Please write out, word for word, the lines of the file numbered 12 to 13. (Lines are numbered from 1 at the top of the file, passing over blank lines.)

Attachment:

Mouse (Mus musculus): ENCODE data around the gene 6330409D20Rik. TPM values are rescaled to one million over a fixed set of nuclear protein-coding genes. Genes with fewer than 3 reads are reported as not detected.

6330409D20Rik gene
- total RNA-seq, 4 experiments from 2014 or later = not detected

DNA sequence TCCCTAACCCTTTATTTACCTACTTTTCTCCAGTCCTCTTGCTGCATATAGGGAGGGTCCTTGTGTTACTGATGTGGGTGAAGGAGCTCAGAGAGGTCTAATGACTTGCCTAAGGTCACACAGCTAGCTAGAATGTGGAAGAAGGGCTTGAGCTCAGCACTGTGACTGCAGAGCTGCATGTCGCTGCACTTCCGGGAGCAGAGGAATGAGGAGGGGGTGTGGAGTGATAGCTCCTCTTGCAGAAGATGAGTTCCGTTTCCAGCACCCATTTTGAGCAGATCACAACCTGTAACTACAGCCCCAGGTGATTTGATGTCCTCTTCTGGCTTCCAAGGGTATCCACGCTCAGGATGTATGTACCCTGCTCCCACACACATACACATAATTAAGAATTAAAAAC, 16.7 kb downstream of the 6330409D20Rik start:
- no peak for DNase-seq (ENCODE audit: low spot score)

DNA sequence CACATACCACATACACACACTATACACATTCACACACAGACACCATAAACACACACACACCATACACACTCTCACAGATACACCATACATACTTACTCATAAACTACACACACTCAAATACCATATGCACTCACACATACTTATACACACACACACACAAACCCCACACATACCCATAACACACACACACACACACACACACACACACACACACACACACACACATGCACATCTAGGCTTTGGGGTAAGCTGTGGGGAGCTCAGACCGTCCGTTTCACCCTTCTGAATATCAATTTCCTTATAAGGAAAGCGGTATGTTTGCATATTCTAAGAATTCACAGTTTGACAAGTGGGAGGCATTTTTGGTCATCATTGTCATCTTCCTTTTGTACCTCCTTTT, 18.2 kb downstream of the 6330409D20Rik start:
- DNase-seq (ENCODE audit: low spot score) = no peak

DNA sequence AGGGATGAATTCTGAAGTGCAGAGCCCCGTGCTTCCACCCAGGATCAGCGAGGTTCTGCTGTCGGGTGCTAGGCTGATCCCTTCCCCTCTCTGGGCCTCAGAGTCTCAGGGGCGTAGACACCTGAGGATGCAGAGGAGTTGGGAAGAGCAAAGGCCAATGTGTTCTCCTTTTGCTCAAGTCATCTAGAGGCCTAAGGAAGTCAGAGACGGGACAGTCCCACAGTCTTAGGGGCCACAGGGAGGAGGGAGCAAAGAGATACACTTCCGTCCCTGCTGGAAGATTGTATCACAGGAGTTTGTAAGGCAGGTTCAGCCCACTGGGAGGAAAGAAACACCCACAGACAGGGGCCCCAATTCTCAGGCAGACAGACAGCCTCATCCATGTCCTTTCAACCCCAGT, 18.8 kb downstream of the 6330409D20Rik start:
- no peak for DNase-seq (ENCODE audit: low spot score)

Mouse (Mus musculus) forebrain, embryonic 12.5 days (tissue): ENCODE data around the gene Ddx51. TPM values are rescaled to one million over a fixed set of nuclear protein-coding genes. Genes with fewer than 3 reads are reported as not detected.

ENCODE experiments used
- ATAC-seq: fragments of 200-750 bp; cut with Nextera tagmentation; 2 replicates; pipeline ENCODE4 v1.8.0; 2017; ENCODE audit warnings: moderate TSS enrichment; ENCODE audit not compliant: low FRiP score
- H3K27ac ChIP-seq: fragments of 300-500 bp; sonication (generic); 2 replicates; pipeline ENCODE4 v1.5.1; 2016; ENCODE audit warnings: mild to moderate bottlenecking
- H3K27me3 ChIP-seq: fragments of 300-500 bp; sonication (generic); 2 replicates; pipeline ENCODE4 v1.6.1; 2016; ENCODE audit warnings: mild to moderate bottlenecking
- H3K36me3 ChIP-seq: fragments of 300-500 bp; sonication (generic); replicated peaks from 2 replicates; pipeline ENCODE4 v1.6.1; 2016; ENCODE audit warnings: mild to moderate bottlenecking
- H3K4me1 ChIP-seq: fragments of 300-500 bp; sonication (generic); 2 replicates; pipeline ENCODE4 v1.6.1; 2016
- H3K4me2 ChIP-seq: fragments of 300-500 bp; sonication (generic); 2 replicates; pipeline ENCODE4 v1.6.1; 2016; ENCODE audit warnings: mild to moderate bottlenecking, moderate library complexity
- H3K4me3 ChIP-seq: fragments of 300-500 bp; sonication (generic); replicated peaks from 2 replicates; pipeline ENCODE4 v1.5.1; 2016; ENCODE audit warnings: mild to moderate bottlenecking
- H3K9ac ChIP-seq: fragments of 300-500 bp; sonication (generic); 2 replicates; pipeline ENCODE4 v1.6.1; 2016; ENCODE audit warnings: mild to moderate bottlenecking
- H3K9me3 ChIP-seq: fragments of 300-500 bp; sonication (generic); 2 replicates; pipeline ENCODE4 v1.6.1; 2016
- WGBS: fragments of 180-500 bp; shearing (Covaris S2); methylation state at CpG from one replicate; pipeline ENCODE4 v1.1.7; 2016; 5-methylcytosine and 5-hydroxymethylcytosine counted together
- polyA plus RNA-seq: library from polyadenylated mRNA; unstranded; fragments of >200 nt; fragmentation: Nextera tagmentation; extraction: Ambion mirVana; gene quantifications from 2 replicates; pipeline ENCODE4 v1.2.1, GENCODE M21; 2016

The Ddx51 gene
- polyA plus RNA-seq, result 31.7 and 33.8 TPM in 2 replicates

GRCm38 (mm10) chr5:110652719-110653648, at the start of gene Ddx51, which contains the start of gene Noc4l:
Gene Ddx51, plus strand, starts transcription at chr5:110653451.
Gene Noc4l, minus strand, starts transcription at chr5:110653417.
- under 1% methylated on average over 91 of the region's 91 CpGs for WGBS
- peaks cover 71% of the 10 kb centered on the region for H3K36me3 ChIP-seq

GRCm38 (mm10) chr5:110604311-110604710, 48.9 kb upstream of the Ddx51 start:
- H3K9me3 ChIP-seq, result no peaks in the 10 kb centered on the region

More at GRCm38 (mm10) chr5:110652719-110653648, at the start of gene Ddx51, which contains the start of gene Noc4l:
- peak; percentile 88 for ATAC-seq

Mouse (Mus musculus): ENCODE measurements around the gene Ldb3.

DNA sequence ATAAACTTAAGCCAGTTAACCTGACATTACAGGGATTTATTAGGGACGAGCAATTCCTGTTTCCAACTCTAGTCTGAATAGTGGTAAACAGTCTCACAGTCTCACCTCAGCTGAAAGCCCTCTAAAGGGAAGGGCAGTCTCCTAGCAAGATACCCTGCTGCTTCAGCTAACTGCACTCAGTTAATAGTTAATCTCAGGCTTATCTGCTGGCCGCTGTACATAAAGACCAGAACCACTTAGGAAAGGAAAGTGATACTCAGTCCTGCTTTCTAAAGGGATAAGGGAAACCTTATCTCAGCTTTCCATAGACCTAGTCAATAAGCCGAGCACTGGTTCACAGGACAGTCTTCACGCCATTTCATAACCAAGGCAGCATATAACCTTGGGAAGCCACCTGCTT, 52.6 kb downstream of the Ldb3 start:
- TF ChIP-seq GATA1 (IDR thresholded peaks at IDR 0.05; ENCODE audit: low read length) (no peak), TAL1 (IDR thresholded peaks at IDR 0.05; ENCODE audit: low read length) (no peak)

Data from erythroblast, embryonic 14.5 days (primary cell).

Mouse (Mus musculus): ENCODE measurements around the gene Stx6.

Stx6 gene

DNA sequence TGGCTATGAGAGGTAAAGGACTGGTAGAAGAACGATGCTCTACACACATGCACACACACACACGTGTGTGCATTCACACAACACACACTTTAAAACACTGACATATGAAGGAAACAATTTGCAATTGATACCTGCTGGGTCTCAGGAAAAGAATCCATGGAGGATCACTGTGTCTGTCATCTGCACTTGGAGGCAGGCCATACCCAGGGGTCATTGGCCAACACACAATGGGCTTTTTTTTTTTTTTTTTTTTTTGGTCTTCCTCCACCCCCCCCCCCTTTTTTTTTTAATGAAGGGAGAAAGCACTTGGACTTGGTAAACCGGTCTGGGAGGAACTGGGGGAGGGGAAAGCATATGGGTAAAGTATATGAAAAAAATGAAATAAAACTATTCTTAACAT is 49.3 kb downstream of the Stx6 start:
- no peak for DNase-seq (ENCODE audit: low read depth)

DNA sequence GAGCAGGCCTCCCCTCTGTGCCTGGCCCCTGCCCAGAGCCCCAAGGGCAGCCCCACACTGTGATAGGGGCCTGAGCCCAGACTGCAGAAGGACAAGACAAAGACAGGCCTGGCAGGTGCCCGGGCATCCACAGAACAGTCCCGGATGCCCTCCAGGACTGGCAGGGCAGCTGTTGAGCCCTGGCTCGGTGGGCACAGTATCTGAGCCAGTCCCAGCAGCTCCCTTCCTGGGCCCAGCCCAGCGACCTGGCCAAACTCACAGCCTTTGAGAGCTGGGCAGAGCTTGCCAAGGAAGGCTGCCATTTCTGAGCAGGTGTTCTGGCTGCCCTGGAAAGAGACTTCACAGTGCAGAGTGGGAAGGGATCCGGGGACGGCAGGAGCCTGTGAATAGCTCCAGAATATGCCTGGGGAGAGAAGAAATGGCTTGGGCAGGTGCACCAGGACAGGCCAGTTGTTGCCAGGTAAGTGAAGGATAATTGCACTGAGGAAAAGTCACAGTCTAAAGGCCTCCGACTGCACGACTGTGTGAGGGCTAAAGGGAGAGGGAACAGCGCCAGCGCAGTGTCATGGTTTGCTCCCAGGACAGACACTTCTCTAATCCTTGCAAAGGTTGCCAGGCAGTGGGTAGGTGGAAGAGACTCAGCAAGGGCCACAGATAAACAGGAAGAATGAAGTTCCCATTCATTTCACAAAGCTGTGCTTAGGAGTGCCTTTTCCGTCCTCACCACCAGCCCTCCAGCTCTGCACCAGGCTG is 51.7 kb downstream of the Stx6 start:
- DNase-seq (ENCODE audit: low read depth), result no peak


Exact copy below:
- ATAC-seq: fragments of 200-750 bp; cut with Nextera tagmentation; 2 replicates; pipeline ENCODE4 v1.8.0; 2017; ENCODE audit warnings: moderate TSS enrichment; ENCODE audit not compliant: low FRiP score
- H3K27ac ChIP-seq: fragments of 300-500 bp; sonication (generic); 2 replicates; pipeline ENCODE4 v1.5.1; 2016; ENCODE audit warnings: mild to moderate bottlenecking